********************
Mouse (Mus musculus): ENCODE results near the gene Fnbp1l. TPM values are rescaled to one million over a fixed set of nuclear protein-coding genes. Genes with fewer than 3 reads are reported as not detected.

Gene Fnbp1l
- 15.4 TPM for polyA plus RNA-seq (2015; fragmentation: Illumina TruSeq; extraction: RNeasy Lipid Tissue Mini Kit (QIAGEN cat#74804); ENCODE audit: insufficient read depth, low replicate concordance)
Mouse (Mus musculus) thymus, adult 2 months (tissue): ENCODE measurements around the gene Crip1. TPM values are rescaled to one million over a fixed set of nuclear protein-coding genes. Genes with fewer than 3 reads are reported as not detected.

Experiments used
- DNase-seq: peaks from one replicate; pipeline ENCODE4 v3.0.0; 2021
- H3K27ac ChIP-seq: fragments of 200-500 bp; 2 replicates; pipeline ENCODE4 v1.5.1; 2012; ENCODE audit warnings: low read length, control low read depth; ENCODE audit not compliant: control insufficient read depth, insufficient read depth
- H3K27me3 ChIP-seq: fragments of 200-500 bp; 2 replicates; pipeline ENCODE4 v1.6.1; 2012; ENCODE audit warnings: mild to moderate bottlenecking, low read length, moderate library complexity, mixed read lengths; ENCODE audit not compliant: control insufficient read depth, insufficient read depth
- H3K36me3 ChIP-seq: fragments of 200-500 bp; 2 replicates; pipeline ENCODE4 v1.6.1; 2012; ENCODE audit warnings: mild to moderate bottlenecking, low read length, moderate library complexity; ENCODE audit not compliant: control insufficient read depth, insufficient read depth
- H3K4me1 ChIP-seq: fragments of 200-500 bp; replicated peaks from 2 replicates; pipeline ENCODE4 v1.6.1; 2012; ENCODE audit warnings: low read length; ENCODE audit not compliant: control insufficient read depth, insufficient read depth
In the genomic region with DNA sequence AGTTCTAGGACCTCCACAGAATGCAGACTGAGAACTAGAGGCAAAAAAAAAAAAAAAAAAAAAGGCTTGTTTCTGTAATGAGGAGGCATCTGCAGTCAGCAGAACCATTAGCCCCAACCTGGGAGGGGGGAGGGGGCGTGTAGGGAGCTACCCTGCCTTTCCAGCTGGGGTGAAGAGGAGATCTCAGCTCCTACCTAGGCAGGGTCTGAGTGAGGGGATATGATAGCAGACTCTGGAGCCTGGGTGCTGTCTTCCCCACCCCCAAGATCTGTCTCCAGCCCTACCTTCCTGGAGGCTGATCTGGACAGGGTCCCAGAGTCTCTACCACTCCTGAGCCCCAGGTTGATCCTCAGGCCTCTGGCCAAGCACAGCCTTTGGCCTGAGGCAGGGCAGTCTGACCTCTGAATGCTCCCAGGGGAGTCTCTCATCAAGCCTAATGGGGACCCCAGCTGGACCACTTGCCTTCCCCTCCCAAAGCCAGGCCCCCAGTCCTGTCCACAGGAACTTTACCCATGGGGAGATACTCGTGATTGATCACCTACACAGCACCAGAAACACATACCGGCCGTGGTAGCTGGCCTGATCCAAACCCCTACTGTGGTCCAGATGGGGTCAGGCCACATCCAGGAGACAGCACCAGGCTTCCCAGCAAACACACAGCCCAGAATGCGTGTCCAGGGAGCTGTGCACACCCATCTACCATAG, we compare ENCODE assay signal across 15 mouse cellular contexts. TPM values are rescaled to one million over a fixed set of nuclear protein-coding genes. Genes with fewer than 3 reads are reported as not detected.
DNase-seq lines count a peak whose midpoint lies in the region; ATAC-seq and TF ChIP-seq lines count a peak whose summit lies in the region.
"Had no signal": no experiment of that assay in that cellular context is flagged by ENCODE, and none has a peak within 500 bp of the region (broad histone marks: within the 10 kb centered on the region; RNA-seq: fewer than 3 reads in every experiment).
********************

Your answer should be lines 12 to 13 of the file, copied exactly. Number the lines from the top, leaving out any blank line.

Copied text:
DNase-seq lines count a peak whose midpoint lies in the region; ATAC-seq and TF ChIP-seq lines count a peak whose summit lies in the region.
"Had no signal": no experiment of that assay in that cellular context is flagged by ENCODE, and none has a peak within 500 bp of the region (broad histone marks: within the 10 kb centered on the region; RNA-seq: fewer than 3 reads in every experiment).